Eleven environmental and fishing groups filed a 60-day notice of intent to sue federal agencies over the Columbia River System Operations EIS, record of decision and biological opinion

The Oct. 22 notice identifies numerous violations of the Endangered Species Act, and gives the U.S. Army Corps of Engineers, the Bureau of Reclamation and Bonneville Power Administration 60 days to cure the violations or face legal action.

The 11 groups are represented by Todd True, Earthjustice attorney who has successfully challenged five prior biological opinions over the last two decades, and convinced judges to issue spill orders at lower Snake and Columbia river dams in National Wildlife Federation et al. v. National Marine Fisheries Council et al.

The notice challenges both the EIS and recent rollbacks by the Trump administration to ESA regulations, which are also being challenged in separate lawsuits.

"The latest federal plan for dam operations relies on these new weakened regulations to support its conclusions," an Earthjustice news release on the notice stated.

"Hundreds of thousands of people in the region—including tribes, scientists, energy experts, and fishing businesses—told the agencies to remove the four dams that are causing the most harm to the fish and to our communities. But the Trump administration did not listen and rubber-stamped a plan that yet again fails to take the legally-required actions necessary to protect salmon and steelhead," True said in the release.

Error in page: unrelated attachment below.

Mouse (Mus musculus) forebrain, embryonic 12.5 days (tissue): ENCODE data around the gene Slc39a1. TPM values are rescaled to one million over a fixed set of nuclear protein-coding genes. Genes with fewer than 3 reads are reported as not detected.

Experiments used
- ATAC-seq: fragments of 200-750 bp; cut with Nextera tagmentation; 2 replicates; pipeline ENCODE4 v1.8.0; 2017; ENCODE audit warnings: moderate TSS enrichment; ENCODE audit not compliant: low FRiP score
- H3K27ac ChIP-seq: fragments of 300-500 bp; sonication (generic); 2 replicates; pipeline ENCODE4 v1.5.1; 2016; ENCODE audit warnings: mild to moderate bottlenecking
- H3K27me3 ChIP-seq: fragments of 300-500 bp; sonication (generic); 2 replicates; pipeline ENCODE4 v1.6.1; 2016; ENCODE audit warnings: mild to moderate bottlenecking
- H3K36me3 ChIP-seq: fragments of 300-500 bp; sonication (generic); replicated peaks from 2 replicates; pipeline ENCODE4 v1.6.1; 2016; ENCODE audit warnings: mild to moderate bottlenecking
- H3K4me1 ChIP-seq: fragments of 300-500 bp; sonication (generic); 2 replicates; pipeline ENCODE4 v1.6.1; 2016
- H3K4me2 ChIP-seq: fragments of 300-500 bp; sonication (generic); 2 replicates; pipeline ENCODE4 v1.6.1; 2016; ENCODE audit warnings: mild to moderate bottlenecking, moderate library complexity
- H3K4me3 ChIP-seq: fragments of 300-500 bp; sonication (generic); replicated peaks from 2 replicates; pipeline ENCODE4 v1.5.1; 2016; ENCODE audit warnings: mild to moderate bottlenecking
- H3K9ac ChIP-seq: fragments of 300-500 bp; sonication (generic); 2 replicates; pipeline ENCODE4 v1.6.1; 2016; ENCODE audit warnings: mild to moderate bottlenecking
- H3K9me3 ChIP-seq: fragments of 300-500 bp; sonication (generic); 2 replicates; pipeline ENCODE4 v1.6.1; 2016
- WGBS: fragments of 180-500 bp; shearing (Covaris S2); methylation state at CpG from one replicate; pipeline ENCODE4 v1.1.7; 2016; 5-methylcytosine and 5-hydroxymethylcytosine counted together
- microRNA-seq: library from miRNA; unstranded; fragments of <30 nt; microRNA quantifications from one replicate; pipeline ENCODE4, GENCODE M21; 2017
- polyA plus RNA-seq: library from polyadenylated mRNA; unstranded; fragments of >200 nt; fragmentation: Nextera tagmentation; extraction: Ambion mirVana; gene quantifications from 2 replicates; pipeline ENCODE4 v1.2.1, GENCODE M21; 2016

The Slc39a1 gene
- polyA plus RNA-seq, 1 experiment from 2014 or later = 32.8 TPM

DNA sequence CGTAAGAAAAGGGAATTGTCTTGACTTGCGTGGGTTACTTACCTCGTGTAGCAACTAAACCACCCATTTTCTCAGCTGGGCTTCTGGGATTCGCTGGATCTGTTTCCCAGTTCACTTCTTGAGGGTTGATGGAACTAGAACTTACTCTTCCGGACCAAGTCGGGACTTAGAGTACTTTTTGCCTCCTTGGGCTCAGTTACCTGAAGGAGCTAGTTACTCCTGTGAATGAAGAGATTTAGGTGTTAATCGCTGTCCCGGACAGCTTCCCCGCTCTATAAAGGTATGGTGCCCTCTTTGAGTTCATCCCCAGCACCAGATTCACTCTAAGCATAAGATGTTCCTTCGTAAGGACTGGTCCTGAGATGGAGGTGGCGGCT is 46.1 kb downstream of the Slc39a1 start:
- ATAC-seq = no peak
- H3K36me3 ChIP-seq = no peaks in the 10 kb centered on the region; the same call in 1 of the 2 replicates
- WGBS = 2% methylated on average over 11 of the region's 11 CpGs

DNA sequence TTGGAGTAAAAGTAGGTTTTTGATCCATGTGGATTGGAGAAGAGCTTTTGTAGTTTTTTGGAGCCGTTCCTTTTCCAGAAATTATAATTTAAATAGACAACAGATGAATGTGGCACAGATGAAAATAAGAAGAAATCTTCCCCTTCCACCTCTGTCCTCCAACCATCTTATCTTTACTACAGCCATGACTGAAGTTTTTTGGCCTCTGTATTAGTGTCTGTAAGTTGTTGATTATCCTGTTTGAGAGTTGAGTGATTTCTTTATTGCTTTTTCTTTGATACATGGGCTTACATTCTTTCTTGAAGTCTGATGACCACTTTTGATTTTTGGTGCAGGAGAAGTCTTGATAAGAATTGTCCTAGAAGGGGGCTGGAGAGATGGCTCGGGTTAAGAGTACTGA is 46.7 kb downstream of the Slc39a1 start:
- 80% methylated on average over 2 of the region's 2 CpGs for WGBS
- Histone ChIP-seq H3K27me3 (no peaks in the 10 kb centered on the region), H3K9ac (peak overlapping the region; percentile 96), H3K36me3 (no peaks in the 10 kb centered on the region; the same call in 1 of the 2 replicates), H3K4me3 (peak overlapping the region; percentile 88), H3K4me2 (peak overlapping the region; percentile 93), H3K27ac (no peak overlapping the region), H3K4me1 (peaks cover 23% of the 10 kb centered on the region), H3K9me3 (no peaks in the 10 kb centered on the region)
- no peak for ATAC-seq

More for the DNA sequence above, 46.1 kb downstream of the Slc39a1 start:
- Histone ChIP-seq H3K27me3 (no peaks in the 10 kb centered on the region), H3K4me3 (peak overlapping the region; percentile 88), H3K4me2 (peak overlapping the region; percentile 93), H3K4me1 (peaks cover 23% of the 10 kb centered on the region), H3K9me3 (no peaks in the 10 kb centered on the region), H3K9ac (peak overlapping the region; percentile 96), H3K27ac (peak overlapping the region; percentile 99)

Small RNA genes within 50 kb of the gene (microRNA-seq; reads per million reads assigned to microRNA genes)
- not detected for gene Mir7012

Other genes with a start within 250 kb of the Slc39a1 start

But others in the region—including farmers, ports, irrigators, many utilities and central Washington towns that depend on the dams—urged the agencies to keep the dams in place.

"It's disappointing that several of the organizations listed in the notice of intent to sue are groups that have been calling for regional collaboration for the purpose of avoiding endless litigation. This move seems to cast doubt on the good faith nature of the work envisioned by the Northwest governors' four state agreement," Kurt Miller, executive director of Northwest RiverPartners, told NW Fishletter in an email.

The Corps also issued a statement about the intent to sue, saying, "While the Corps does not comment on anticipated litigation, we believe discussions about the future of managing the Columbia River system did not end with the signing of the Record of Decision. This ROD [or decision-making process] is part of the ongoing effort to manage the Columbia River system. The agencies recognize the call for additional collaborative dialogue about the future of salmon recovery, affordable and reliable clean electricity, and economic and cultural vitality for the tribes and other communities who depend on the Columbia River System. The Corps does not believe that continued court actions are productive to continuing this dialogue."

The notice of intent to sue comes just two weeks after governors from Washington, Oregon, Idaho and Montana signed a joint letter agreeing to collaborate in a public process to discuss key issues related to salmon and steelhead recovery in the Columbia Basin, which will likely include another evaluation of breaching the Snake River dams.